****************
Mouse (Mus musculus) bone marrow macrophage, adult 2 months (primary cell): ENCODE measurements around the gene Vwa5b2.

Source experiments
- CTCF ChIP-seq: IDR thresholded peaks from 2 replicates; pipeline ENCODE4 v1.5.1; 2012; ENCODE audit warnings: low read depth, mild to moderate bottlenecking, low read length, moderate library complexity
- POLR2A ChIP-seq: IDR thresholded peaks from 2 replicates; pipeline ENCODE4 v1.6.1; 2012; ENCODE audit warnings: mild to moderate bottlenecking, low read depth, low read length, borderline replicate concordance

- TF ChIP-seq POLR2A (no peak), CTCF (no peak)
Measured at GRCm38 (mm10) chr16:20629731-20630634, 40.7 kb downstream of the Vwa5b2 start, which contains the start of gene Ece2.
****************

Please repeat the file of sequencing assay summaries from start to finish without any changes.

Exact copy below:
Mouse (Mus musculus) bone marrow macrophage, adult 2 months (primary cell): ENCODE measurements around the gene Vwa5b2.

Source experiments
- CTCF ChIP-seq: IDR thresholded peaks from 2 replicates; pipeline ENCODE4 v1.5.1; 2012; ENCODE audit warnings: low read depth, mild to moderate bottlenecking, low read length, moderate library complexity
- POLR2A ChIP-seq: IDR thresholded peaks from 2 replicates; pipeline ENCODE4 v1.6.1; 2012; ENCODE audit warnings: mild to moderate bottlenecking, low read depth, low read length, borderline replicate concordance

- TF ChIP-seq POLR2A (no peak), CTCF (no peak)
Measured at GRCm38 (mm10) chr16:20629731-20630634, 40.7 kb downstream of the Vwa5b2 start, which contains the start of gene Ece2.